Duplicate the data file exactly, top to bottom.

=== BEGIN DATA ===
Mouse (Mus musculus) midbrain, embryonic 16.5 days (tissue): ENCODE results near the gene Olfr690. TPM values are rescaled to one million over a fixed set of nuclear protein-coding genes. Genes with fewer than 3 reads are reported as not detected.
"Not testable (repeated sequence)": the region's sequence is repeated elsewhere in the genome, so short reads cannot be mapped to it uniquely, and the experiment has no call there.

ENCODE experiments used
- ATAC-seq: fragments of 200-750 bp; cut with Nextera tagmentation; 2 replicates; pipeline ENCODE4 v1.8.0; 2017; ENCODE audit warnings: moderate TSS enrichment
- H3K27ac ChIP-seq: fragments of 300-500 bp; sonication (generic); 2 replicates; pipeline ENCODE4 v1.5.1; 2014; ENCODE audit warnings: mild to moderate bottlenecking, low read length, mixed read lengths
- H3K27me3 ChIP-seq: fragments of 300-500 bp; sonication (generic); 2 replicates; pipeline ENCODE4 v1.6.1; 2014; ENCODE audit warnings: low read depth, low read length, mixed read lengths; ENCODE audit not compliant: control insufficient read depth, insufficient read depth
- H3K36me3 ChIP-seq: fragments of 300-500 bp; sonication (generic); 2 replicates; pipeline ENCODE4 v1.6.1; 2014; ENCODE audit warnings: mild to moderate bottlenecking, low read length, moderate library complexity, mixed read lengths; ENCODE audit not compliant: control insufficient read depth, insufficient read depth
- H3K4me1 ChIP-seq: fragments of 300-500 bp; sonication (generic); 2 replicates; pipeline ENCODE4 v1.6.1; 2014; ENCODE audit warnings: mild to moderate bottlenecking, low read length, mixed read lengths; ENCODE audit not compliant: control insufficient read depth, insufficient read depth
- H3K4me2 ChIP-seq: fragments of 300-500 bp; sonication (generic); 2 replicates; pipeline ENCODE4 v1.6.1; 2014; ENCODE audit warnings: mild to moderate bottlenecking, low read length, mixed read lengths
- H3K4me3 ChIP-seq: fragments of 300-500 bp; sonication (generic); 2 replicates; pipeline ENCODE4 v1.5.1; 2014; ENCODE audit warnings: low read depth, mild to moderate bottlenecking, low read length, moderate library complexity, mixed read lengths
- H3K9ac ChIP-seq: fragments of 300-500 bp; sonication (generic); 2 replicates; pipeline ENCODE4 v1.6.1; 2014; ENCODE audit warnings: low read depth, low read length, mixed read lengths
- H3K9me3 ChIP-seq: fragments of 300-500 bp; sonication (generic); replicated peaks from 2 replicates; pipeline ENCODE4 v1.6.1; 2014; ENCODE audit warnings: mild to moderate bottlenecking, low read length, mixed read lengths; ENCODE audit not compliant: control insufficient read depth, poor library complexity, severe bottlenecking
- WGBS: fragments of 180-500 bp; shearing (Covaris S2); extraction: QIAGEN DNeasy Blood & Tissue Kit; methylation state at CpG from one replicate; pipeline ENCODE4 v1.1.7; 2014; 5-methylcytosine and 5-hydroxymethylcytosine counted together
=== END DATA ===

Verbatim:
Mouse (Mus musculus) midbrain, embryonic 16.5 days (tissue): ENCODE results near the gene Olfr690. TPM values are rescaled to one million over a fixed set of nuclear protein-coding genes. Genes with fewer than 3 reads are reported as not detected.
"Not testable (repeated sequence)": the region's sequence is repeated elsewhere in the genome, so short reads cannot be mapped to it uniquely, and the experiment has no call there.

ENCODE experiments used
- ATAC-seq: fragments of 200-750 bp; cut with Nextera tagmentation; 2 replicates; pipeline ENCODE4 v1.8.0; 2017; ENCODE audit warnings: moderate TSS enrichment
- H3K27ac ChIP-seq: fragments of 300-500 bp; sonication (generic); 2 replicates; pipeline ENCODE4 v1.5.1; 2014; ENCODE audit warnings: mild to moderate bottlenecking, low read length, mixed read lengths
- H3K27me3 ChIP-seq: fragments of 300-500 bp; sonication (generic); 2 replicates; pipeline ENCODE4 v1.6.1; 2014; ENCODE audit warnings: low read depth, low read length, mixed read lengths; ENCODE audit not compliant: control insufficient read depth, insufficient read depth
- H3K36me3 ChIP-seq: fragments of 300-500 bp; sonication (generic); 2 replicates; pipeline ENCODE4 v1.6.1; 2014; ENCODE audit warnings: mild to moderate bottlenecking, low read length, moderate library complexity, mixed read lengths; ENCODE audit not compliant: control insufficient read depth, insufficient read depth
- H3K4me1 ChIP-seq: fragments of 300-500 bp; sonication (generic); 2 replicates; pipeline ENCODE4 v1.6.1; 2014; ENCODE audit warnings: mild to moderate bottlenecking, low read length, mixed read lengths; ENCODE audit not compliant: control insufficient read depth, insufficient read depth
- H3K4me2 ChIP-seq: fragments of 300-500 bp; sonication (generic); 2 replicates; pipeline ENCODE4 v1.6.1; 2014; ENCODE audit warnings: mild to moderate bottlenecking, low read length, mixed read lengths
- H3K4me3 ChIP-seq: fragments of 300-500 bp; sonication (generic); 2 replicates; pipeline ENCODE4 v1.5.1; 2014; ENCODE audit warnings: low read depth, mild to moderate bottlenecking, low read length, moderate library complexity, mixed read lengths
- H3K9ac ChIP-seq: fragments of 300-500 bp; sonication (generic); 2 replicates; pipeline ENCODE4 v1.6.1; 2014; ENCODE audit warnings: low read depth, low read length, mixed read lengths
- H3K9me3 ChIP-seq: fragments of 300-500 bp; sonication (generic); replicated peaks from 2 replicates; pipeline ENCODE4 v1.6.1; 2014; ENCODE audit warnings: mild to moderate bottlenecking, low read length, mixed read lengths; ENCODE audit not compliant: control insufficient read depth, poor library complexity, severe bottlenecking
- WGBS: fragments of 180-500 bp; shearing (Covaris S2); extraction: QIAGEN DNeasy Blood & Tissue Kit; methylation state at CpG from one replicate; pipeline ENCODE4 v1.1.7; 2014; 5-methylcytosine and 5-hydroxymethylcytosine counted together